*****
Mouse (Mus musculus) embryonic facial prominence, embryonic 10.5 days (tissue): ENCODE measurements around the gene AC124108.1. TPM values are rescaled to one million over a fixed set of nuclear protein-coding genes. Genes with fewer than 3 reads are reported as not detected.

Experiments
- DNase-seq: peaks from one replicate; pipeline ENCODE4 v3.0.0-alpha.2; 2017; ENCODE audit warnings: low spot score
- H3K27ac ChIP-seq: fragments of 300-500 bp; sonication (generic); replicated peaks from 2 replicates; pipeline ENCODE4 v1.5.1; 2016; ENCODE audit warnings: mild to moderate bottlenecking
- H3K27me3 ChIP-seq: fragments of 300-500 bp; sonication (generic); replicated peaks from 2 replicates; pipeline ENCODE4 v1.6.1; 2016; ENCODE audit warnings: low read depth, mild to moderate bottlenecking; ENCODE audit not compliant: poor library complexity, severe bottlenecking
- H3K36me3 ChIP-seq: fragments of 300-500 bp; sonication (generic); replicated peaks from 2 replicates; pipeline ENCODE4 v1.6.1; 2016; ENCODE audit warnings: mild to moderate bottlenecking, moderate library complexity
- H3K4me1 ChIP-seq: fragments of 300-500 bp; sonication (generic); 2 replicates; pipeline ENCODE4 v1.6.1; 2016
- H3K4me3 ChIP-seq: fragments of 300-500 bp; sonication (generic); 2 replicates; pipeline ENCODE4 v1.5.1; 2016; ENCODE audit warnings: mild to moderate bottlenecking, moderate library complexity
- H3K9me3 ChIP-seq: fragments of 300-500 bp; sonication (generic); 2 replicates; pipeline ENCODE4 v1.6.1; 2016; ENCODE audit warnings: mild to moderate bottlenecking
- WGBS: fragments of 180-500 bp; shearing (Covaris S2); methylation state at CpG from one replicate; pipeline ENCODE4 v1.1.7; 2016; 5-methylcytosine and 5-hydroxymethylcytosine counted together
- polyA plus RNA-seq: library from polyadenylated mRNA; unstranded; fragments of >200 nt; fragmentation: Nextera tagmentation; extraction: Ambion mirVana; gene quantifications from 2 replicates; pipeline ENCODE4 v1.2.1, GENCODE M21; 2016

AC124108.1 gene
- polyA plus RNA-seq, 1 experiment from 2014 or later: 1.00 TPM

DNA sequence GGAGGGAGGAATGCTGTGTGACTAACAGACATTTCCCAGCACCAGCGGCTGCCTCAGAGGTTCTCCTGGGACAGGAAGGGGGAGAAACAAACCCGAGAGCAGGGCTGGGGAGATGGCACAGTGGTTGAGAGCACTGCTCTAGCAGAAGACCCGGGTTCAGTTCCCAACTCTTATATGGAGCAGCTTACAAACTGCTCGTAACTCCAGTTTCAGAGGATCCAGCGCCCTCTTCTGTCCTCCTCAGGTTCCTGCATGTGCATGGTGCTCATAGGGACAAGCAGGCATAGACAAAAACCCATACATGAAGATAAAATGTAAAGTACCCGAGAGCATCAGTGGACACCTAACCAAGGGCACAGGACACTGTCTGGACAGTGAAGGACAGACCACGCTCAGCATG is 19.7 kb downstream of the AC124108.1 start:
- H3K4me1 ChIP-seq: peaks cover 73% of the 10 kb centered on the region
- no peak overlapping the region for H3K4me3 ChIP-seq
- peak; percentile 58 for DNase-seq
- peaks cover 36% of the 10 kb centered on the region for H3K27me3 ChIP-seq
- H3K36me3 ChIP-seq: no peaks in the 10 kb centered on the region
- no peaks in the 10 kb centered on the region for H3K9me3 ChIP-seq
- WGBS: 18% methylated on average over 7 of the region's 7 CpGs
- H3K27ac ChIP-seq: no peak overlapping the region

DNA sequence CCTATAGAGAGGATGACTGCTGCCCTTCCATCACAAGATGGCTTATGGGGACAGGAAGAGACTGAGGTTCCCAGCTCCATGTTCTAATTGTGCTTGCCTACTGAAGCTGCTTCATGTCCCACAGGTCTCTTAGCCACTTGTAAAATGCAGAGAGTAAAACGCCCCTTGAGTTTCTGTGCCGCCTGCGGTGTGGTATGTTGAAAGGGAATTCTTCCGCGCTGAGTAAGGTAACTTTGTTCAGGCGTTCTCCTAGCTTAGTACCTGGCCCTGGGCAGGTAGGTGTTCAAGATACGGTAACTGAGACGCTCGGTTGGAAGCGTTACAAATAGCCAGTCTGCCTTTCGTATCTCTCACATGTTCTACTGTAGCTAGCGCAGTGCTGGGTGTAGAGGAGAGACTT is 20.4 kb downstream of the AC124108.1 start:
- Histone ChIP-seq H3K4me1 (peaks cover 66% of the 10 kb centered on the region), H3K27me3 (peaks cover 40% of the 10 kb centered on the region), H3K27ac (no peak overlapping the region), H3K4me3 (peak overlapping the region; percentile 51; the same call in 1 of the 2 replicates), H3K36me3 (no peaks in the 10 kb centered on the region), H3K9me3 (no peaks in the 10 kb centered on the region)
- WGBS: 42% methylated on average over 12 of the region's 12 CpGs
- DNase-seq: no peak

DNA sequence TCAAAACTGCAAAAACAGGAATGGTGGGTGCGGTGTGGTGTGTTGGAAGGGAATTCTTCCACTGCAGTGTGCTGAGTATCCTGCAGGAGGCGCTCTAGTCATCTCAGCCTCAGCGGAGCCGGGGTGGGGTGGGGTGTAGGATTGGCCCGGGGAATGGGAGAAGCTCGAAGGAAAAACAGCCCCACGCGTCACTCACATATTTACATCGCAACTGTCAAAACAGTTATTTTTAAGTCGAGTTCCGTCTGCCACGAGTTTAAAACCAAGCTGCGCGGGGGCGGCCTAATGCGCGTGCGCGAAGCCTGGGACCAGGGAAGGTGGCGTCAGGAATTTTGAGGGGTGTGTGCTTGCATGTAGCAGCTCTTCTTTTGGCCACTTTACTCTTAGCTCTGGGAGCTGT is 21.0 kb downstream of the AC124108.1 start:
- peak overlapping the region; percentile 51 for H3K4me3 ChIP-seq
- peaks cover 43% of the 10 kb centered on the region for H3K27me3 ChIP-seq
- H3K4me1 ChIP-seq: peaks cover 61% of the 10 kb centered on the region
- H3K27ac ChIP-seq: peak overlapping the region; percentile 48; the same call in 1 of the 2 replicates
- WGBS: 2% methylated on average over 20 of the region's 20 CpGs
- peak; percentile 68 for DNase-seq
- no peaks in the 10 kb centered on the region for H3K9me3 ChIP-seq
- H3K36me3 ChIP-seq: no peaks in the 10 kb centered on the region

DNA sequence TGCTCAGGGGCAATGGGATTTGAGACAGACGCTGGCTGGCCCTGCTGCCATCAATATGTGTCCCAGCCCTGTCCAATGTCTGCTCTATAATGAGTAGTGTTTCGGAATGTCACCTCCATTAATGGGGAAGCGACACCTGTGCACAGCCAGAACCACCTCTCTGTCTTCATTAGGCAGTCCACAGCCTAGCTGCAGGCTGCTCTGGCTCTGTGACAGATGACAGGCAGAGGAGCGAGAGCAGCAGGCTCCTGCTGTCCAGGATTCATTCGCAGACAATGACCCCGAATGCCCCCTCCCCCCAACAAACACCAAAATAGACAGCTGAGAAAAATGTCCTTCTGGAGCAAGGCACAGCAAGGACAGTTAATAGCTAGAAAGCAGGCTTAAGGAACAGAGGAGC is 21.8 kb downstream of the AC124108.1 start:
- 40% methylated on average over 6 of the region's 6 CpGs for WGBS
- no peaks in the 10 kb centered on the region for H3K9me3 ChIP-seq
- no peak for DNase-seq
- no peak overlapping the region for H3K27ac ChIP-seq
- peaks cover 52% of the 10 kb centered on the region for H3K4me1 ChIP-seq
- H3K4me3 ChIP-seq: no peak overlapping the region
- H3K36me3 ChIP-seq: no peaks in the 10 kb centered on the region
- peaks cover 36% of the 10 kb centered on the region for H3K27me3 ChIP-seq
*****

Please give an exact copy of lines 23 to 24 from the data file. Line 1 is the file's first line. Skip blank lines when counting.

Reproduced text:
DNA sequence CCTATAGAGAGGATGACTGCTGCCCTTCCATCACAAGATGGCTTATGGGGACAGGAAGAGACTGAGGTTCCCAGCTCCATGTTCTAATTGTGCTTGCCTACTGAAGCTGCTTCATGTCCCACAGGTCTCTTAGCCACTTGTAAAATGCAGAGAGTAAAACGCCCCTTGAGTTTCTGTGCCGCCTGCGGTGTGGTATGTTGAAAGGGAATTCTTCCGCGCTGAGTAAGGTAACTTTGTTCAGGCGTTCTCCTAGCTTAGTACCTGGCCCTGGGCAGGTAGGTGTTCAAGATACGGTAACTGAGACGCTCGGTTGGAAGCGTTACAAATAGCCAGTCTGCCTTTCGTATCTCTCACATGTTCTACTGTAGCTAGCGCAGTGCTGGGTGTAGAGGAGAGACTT is 20.4 kb downstream of the AC124108.1 start:
- Histone ChIP-seq H3K4me1 (peaks cover 66% of the 10 kb centered on the region), H3K27me3 (peaks cover 40% of the 10 kb centered on the region), H3K27ac (no peak overlapping the region), H3K4me3 (peak overlapping the region; percentile 51; the same call in 1 of the 2 replicates), H3K36me3 (no peaks in the 10 kb centered on the region), H3K9me3 (no peaks in the 10 kb centered on the region)